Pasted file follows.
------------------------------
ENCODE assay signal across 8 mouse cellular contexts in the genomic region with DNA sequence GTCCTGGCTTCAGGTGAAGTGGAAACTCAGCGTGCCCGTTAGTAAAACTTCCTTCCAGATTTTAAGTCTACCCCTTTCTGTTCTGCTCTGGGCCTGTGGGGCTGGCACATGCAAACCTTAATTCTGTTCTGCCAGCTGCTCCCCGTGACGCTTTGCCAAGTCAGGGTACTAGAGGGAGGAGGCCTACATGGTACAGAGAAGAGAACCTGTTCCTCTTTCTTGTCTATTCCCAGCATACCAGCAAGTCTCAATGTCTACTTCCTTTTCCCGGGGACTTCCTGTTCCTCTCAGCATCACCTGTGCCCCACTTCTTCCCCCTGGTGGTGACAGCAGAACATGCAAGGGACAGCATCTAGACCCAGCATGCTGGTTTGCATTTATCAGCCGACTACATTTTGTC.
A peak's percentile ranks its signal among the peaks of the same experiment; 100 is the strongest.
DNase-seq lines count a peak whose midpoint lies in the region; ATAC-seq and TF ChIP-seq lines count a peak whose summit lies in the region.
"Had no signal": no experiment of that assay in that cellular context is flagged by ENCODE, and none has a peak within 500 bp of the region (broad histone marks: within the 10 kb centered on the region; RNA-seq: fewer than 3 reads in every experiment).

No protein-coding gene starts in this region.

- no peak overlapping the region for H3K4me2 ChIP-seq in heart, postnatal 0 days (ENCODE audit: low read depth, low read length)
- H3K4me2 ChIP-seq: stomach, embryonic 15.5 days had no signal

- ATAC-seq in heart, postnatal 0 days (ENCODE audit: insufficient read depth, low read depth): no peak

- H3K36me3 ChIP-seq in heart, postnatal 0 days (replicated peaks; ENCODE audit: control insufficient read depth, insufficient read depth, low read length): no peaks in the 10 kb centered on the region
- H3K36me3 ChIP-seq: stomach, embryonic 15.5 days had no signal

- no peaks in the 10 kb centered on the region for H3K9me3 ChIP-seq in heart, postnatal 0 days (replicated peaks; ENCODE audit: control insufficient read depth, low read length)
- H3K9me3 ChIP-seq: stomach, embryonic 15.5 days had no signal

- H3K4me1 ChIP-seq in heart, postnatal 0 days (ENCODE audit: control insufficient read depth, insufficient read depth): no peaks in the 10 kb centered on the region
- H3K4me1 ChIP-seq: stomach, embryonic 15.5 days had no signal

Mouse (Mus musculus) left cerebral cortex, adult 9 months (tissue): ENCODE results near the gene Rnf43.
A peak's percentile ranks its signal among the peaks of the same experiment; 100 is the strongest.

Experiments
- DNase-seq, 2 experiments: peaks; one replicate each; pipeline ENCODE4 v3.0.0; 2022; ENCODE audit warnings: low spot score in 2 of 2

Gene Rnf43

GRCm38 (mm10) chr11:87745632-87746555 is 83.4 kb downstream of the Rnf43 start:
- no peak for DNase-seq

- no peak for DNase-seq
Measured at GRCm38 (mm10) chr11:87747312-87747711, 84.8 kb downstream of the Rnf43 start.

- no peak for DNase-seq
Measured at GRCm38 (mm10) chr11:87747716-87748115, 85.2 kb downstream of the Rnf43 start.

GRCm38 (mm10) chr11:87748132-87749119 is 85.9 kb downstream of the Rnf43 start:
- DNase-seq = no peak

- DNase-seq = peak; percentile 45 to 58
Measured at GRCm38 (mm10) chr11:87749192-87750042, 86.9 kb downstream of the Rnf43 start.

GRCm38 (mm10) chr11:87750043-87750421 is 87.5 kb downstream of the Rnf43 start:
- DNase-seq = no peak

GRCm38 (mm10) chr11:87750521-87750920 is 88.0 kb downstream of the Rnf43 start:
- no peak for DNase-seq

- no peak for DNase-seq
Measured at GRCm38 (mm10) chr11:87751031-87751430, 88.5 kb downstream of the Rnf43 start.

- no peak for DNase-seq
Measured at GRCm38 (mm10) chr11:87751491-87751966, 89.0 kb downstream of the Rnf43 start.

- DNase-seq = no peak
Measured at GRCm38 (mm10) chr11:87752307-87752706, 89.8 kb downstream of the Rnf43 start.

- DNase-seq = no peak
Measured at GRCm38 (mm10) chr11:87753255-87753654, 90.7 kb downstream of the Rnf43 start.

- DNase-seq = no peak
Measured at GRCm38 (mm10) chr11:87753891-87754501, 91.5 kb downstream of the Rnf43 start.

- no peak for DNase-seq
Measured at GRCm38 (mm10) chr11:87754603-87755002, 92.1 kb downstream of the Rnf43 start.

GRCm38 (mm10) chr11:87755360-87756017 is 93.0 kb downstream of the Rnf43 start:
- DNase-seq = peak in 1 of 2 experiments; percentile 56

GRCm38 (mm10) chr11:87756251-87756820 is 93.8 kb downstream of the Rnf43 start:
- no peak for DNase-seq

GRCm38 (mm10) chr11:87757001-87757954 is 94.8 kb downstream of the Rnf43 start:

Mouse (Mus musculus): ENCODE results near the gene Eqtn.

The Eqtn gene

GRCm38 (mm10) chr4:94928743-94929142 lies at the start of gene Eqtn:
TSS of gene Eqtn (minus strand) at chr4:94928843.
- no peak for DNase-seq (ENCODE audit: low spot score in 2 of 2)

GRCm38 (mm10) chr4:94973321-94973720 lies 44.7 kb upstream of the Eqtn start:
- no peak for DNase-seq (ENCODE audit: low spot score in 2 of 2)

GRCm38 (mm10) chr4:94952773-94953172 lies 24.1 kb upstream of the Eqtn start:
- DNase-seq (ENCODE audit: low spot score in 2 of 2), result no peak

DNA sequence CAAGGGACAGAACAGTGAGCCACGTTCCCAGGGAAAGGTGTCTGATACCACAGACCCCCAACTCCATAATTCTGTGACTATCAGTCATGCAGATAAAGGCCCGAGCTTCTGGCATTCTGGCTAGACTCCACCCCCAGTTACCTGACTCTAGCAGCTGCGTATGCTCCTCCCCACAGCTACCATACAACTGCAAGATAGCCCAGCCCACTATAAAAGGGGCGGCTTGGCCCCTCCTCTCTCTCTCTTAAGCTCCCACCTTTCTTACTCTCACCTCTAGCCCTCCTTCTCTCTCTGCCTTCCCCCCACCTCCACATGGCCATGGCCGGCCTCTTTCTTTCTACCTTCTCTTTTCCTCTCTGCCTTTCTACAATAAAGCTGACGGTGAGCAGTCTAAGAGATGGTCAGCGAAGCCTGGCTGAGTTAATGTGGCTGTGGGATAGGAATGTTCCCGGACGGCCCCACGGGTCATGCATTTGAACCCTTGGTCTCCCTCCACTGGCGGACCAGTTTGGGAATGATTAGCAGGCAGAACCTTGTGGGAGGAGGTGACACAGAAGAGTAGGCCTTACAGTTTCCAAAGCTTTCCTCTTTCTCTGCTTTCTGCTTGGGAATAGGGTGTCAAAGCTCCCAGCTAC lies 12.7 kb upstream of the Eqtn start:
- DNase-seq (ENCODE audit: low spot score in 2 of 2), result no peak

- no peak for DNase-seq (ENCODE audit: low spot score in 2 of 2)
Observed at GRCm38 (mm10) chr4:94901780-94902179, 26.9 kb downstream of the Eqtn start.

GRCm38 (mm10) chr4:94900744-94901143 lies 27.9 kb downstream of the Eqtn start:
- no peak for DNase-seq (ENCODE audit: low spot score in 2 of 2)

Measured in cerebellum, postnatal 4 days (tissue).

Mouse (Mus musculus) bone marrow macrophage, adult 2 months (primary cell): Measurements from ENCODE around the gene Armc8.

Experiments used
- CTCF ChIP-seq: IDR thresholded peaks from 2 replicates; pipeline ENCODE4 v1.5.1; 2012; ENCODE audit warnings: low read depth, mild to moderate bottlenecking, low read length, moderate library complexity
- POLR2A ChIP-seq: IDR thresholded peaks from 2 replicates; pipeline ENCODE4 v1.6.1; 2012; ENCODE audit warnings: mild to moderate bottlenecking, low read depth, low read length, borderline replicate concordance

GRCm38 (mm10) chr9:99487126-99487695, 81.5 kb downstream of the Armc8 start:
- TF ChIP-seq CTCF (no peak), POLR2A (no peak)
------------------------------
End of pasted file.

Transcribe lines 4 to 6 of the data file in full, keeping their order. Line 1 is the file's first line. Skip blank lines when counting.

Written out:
"Had no signal": no experiment of that assay in that cellular context is flagged by ENCODE, and none has a peak within 500 bp of the region (broad histone marks: within the 10 kb centered on the region; RNA-seq: fewer than 3 reads in every experiment).

No protein-coding gene starts in this region.

- no peak overlapping the region for H3K4me2 ChIP-seq in heart, postnatal 0 days (ENCODE audit: low read depth, low read length)